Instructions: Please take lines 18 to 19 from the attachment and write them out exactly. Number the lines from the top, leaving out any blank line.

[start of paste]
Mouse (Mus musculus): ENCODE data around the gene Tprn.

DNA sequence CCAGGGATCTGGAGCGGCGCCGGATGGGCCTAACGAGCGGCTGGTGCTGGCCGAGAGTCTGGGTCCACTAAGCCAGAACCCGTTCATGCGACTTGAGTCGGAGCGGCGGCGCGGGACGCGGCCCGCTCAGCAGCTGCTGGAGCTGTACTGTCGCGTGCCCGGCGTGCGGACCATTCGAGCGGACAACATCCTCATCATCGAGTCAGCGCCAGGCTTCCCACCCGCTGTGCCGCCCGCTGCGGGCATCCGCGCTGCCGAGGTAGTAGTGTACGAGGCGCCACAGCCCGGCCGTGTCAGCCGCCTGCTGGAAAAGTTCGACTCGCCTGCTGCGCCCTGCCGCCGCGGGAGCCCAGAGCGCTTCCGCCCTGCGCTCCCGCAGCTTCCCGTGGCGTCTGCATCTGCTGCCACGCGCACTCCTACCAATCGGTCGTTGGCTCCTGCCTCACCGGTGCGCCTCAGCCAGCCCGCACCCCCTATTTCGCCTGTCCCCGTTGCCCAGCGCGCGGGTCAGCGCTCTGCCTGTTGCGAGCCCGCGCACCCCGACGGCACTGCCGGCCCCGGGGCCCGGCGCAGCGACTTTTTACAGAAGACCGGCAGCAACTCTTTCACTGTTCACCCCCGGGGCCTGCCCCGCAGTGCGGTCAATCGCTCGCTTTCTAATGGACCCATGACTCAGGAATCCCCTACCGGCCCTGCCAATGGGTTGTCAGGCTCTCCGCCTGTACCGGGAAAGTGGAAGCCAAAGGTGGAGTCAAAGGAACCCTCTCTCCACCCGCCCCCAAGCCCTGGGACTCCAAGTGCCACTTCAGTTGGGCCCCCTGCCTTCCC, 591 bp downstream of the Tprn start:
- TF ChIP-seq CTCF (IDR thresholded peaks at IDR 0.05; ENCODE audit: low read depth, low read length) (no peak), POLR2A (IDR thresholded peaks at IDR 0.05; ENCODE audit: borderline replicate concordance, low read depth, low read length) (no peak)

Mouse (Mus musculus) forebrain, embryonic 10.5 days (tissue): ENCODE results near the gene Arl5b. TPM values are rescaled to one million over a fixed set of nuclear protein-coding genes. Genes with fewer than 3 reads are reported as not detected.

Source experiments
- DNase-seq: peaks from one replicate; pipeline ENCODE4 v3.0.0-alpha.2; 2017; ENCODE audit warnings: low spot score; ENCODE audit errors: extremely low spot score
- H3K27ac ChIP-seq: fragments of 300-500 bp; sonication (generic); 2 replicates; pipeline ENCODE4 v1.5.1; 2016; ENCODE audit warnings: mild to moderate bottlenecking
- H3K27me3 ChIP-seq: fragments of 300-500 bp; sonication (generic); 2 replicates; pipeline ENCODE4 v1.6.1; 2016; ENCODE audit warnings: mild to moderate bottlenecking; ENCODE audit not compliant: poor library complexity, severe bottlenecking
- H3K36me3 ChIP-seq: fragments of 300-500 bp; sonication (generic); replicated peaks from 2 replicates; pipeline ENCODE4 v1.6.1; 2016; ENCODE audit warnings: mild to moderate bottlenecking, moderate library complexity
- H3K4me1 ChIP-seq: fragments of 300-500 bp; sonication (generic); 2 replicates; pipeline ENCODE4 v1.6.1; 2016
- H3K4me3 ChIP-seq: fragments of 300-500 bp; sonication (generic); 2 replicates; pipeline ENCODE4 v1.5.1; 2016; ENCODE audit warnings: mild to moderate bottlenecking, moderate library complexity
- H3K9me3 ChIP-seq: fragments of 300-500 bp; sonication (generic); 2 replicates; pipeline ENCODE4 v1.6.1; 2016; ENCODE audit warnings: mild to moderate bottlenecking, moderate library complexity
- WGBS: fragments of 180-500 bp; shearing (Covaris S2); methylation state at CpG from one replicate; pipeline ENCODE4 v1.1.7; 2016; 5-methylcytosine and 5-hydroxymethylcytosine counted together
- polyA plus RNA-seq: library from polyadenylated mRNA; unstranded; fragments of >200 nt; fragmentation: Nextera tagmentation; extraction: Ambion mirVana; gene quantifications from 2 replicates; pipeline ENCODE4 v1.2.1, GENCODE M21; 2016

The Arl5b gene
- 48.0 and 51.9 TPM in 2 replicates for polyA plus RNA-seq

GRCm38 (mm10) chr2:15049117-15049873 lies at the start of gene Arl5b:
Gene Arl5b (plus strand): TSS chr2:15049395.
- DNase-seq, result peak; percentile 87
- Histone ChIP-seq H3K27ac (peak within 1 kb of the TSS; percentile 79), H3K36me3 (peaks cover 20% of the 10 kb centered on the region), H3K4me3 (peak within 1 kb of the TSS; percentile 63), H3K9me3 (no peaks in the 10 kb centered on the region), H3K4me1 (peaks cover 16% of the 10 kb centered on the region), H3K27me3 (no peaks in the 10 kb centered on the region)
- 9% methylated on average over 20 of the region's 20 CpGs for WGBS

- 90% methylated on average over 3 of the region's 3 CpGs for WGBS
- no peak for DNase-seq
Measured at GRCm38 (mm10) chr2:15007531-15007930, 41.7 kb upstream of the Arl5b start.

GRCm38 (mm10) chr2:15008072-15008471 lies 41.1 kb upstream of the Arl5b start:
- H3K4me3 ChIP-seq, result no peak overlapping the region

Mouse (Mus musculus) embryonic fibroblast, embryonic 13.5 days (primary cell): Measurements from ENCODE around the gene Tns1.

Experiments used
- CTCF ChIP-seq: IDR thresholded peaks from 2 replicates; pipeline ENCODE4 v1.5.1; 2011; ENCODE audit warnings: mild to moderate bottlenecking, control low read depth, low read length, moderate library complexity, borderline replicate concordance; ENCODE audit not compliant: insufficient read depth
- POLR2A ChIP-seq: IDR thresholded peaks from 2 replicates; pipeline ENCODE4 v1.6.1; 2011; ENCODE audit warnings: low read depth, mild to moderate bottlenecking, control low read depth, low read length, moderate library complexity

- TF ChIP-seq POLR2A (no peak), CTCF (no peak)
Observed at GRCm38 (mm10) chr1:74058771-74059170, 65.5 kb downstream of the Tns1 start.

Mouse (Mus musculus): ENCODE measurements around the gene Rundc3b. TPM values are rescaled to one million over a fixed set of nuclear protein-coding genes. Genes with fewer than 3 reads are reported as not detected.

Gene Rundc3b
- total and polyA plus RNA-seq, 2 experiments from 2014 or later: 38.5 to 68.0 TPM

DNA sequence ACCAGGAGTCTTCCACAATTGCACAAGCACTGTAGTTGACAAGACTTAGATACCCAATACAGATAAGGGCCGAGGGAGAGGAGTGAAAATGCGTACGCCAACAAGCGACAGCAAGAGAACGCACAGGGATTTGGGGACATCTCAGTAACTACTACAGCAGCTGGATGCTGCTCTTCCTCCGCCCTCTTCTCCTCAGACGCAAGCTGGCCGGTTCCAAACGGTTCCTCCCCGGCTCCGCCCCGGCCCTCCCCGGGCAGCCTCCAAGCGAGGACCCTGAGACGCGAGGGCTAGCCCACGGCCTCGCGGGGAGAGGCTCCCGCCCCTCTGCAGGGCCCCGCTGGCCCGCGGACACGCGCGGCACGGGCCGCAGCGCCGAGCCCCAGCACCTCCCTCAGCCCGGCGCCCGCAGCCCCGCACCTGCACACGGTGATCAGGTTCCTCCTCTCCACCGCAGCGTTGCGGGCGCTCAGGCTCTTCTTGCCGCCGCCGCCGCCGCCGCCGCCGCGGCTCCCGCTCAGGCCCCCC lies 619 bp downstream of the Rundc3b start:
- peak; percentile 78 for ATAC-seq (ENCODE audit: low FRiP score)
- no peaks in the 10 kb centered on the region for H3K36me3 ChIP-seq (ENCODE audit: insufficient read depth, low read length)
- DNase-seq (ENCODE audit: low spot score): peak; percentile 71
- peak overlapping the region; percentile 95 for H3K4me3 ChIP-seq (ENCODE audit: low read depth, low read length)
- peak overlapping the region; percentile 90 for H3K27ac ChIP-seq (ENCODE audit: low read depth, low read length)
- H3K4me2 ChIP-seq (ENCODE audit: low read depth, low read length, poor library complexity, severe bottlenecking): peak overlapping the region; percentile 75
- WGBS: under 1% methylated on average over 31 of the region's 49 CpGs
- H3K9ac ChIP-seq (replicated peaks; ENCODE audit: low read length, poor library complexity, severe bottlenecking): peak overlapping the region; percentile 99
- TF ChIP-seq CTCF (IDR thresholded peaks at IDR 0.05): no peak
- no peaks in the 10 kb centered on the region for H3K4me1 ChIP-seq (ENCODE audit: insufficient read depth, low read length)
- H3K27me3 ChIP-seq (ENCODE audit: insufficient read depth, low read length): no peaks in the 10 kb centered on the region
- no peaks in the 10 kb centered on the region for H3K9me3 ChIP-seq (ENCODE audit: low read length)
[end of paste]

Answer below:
Gene Arl5b (plus strand): TSS chr2:15049395.
- DNase-seq, result peak; percentile 87